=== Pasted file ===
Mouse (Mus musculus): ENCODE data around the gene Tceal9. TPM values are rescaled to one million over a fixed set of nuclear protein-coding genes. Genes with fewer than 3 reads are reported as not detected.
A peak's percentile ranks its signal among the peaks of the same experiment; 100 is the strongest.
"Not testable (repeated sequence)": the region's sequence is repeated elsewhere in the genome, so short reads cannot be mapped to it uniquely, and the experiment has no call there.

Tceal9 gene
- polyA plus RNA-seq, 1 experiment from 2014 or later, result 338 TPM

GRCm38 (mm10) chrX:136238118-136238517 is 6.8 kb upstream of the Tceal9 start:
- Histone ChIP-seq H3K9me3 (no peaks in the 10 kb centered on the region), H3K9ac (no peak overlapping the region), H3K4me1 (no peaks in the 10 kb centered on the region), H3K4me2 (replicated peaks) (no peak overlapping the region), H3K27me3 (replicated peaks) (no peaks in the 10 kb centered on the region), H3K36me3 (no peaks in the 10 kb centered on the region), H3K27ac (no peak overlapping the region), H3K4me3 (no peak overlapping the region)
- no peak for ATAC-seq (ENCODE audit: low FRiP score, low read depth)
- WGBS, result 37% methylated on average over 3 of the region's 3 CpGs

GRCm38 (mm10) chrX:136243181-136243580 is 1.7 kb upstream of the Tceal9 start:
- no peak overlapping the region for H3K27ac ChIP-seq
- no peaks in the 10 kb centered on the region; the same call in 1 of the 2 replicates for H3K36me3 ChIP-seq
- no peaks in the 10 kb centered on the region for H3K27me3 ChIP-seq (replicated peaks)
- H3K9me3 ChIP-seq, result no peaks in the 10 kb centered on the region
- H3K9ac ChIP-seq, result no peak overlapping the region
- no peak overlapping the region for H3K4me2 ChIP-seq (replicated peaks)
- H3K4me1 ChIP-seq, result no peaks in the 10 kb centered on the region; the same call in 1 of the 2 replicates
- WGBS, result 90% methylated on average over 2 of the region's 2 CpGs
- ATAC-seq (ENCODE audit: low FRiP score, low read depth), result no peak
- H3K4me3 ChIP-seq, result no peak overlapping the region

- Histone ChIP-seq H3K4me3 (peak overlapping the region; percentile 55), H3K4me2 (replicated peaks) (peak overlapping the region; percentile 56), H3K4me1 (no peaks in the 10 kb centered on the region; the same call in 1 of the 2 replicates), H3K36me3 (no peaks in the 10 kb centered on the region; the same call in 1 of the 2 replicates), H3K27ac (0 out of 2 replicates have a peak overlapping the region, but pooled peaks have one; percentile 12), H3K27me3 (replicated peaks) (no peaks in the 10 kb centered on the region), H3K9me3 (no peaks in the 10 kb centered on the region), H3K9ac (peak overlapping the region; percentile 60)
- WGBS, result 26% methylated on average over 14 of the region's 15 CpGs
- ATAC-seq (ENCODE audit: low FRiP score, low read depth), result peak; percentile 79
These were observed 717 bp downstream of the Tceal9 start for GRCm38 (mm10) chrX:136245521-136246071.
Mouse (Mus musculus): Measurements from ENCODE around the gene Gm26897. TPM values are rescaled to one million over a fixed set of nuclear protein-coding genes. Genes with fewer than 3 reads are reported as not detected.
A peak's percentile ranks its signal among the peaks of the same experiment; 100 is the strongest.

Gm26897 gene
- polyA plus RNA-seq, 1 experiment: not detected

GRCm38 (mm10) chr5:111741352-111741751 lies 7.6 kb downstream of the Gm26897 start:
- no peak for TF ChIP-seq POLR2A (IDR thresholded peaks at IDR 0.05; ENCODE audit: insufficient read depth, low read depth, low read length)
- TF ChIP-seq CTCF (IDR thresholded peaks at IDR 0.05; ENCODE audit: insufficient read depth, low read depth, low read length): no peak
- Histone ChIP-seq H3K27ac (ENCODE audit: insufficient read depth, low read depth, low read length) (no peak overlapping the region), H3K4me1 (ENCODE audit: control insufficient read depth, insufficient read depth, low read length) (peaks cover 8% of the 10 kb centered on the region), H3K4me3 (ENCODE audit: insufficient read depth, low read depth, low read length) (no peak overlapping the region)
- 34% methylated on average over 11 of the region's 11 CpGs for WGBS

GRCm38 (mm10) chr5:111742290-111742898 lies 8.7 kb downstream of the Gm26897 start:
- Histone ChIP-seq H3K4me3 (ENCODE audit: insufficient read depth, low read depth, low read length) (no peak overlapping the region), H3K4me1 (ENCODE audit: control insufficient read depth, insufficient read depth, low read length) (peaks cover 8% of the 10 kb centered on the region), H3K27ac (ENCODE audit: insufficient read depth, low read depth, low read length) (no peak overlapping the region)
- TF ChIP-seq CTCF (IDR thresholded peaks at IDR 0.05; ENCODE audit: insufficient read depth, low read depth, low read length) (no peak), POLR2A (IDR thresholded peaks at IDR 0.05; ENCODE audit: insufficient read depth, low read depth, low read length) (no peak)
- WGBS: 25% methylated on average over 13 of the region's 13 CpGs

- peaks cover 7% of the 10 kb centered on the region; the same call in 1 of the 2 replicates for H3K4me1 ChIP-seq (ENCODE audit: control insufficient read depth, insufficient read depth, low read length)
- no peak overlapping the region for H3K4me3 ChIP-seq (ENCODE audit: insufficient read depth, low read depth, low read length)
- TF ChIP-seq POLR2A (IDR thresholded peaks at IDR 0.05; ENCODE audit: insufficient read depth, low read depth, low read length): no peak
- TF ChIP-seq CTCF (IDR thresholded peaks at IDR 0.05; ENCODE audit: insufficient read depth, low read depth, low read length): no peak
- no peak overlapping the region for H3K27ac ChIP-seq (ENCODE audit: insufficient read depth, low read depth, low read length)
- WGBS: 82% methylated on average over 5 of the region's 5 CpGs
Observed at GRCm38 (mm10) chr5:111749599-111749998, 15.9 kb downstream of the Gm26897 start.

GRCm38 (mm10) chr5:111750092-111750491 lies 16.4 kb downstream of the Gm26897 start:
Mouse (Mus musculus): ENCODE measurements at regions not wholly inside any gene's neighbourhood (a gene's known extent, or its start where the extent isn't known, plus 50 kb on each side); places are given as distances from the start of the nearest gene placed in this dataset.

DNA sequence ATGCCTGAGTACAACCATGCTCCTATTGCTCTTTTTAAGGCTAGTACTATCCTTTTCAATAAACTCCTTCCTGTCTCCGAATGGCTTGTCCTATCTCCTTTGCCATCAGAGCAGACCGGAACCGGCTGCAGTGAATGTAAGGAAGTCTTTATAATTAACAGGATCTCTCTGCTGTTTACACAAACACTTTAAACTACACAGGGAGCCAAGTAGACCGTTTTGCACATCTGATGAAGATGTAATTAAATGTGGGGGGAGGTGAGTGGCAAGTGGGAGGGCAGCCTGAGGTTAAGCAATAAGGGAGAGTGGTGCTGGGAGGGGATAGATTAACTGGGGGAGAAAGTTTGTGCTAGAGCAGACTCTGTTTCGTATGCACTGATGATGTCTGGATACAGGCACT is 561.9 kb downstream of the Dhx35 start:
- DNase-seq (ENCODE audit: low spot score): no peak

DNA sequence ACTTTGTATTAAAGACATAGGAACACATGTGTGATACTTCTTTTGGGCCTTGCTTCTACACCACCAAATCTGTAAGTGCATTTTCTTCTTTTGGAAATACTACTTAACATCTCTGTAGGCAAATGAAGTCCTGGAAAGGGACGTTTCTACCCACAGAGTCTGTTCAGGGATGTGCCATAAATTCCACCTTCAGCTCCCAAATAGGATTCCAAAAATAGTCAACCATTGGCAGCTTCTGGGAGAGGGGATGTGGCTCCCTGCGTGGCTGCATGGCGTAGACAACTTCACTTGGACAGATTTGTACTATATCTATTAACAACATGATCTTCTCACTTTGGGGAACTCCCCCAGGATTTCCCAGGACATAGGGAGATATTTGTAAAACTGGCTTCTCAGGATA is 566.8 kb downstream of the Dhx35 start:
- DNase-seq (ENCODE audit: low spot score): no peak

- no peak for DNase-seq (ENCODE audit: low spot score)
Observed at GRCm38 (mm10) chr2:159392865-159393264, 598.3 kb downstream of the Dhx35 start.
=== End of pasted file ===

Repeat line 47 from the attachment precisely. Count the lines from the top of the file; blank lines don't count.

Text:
DNA sequence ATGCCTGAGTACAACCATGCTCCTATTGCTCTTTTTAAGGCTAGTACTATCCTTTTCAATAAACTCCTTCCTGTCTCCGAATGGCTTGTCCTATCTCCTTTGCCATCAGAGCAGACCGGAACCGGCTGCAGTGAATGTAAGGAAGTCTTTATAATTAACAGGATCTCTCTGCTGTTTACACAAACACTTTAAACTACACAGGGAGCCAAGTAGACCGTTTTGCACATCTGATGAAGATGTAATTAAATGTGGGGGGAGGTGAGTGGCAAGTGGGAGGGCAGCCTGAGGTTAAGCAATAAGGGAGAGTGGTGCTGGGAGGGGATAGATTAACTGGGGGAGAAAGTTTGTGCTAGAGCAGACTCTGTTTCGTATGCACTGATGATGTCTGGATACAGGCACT is 561.9 kb downstream of the Dhx35 start: